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The light at the end of the tunnel

Last Updated on 25th April 2022

Words by Jon Bedford, Senior Geospatial Imaging Analyst, Historic England

“Many historical projects hold great significance to a location’s cultural heritage, and indeed, its people. For our team at Historic England, this is the fundamental concept to our work in order to conserve pieces of our country’s history.

That much was evident with our latest project, the Ramsgate Tunnels, a five-kilometre network of underground passageways which were paramount to the war effort and the safety of local people of Ramsgate, Kent.

Once used as an underground narrow gauge railway, built to connect the town and docks to help improve trade links to Europe, the railway soon became a target for enemy bombing. It was therefore decided a network of tunnels should be constructed to protect the people of Ramsgate, and as such, work began in 1939. Capable of sheltering 60,000 people during World War II, the tunnels were to become the most extensive underground public shelter system in the world, and subsequently, a historical site for tourists to flock.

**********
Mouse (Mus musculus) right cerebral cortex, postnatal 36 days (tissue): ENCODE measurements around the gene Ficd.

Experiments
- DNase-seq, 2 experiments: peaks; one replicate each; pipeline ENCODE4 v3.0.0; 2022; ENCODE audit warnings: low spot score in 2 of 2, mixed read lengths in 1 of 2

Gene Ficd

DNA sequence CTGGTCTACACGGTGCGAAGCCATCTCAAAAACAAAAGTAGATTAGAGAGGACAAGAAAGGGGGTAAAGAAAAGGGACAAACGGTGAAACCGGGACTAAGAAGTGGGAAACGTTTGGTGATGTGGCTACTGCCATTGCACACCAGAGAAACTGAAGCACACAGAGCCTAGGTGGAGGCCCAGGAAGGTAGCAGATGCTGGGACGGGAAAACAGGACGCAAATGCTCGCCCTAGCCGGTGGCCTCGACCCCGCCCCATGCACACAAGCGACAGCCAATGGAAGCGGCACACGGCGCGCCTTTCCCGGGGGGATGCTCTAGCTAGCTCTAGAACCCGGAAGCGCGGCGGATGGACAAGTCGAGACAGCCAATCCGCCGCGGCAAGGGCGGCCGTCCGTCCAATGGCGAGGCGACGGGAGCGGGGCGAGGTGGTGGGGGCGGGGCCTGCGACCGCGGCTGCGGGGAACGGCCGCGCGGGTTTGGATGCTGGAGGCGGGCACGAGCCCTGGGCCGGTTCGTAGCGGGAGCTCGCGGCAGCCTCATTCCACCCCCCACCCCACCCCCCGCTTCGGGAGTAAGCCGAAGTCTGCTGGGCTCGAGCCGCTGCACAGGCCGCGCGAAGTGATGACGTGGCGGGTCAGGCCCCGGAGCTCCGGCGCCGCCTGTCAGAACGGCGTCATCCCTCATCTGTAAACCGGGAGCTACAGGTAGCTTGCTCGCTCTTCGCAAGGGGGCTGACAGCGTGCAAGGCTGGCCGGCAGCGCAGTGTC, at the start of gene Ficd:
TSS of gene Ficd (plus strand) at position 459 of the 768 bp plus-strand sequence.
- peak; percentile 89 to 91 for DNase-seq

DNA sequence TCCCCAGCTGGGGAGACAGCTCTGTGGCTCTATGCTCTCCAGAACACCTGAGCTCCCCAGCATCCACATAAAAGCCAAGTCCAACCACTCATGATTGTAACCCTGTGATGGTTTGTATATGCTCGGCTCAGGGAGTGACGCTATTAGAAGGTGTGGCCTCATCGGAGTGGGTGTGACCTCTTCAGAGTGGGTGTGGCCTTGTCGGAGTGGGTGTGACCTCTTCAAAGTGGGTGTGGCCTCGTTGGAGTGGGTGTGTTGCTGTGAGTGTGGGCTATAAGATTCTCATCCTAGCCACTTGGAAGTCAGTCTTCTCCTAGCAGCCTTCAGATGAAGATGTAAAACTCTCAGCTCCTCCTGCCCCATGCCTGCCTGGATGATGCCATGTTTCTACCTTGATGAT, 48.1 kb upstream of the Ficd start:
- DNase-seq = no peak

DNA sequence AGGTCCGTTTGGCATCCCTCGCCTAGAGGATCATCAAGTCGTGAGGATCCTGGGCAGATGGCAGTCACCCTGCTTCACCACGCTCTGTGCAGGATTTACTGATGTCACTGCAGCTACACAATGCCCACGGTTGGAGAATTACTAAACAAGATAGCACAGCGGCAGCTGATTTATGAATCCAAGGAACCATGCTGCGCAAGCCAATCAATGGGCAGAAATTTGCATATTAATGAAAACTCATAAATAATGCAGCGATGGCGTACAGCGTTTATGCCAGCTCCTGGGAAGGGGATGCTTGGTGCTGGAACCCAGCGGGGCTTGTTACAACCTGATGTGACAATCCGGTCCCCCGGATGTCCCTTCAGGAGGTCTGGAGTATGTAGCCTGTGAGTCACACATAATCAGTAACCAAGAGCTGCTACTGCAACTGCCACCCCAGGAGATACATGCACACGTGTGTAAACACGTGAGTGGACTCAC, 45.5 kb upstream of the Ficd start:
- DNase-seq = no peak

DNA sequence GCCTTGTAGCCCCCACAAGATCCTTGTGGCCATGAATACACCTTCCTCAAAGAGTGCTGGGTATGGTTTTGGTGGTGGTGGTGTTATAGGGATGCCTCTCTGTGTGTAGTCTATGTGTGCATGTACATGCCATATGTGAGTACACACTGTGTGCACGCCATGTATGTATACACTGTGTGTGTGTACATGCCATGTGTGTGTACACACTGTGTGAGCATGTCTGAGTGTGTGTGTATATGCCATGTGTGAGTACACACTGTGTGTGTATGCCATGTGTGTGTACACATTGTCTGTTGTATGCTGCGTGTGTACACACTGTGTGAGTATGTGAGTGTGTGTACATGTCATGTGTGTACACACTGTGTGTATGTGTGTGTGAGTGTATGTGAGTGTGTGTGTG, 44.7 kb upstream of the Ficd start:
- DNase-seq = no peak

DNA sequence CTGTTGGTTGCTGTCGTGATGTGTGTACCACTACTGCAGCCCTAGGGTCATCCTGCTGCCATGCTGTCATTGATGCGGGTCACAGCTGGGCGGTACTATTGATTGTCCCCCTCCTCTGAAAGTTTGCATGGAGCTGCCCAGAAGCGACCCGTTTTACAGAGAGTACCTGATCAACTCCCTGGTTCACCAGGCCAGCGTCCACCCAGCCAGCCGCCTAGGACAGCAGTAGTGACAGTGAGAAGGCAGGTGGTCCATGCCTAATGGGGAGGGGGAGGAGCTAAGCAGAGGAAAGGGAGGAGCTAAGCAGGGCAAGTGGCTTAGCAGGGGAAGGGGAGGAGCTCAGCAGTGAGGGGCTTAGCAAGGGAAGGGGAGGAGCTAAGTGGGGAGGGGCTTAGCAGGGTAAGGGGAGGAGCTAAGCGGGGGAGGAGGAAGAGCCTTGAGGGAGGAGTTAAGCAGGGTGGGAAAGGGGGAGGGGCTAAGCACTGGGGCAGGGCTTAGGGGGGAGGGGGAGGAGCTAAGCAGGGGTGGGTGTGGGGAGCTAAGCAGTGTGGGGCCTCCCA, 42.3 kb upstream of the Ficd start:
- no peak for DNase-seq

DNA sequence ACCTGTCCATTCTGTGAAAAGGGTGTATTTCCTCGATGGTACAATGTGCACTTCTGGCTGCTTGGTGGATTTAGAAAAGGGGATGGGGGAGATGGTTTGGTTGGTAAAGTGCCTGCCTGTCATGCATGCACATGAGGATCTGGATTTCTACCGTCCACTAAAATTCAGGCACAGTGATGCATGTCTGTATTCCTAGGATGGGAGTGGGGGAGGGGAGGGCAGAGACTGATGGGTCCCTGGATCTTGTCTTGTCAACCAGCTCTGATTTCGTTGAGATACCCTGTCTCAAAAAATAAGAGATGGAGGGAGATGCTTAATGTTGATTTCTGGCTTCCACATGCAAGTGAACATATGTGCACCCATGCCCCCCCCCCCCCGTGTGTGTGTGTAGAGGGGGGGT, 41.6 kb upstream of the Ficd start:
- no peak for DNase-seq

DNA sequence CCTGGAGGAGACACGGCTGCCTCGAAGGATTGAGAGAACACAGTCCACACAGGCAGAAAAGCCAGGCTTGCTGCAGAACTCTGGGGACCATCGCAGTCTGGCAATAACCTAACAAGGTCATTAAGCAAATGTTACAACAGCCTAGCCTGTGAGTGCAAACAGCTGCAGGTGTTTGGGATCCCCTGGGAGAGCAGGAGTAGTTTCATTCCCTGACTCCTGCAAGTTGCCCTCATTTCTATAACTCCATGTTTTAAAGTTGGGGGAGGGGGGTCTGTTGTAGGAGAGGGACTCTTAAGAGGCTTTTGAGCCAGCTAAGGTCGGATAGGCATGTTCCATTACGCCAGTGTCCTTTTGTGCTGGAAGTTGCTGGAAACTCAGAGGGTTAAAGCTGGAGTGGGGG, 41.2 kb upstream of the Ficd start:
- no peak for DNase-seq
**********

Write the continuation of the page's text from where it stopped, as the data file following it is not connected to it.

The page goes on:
After falling into disrepair, leaving behind a long-existing collapse in one area of the tunnels, our team at Historic England was invited to work alongside Ramsgate’s Heritage Action Zone

in order to redevelop the area’s much-loved historical sites. Enlisting the help of GeoSLAM’s ZEB HORIZON to provide a preliminary map of the damage, plans were put in place to assess tunnels that were previously inaccessible in order to extend visitor access.

The ZEB HORIZON allowed our team to reach further down each channel where we needed a quick overview of the extent of the damage, and its approximate location relative to the surface.

A total of nine scans comprised the complete survey, taking around 10 minutes for each scan. Compared to to a static scanner, GeoSLAM’s ZEB HORIZON improved the speed of the scanning process dramatically.”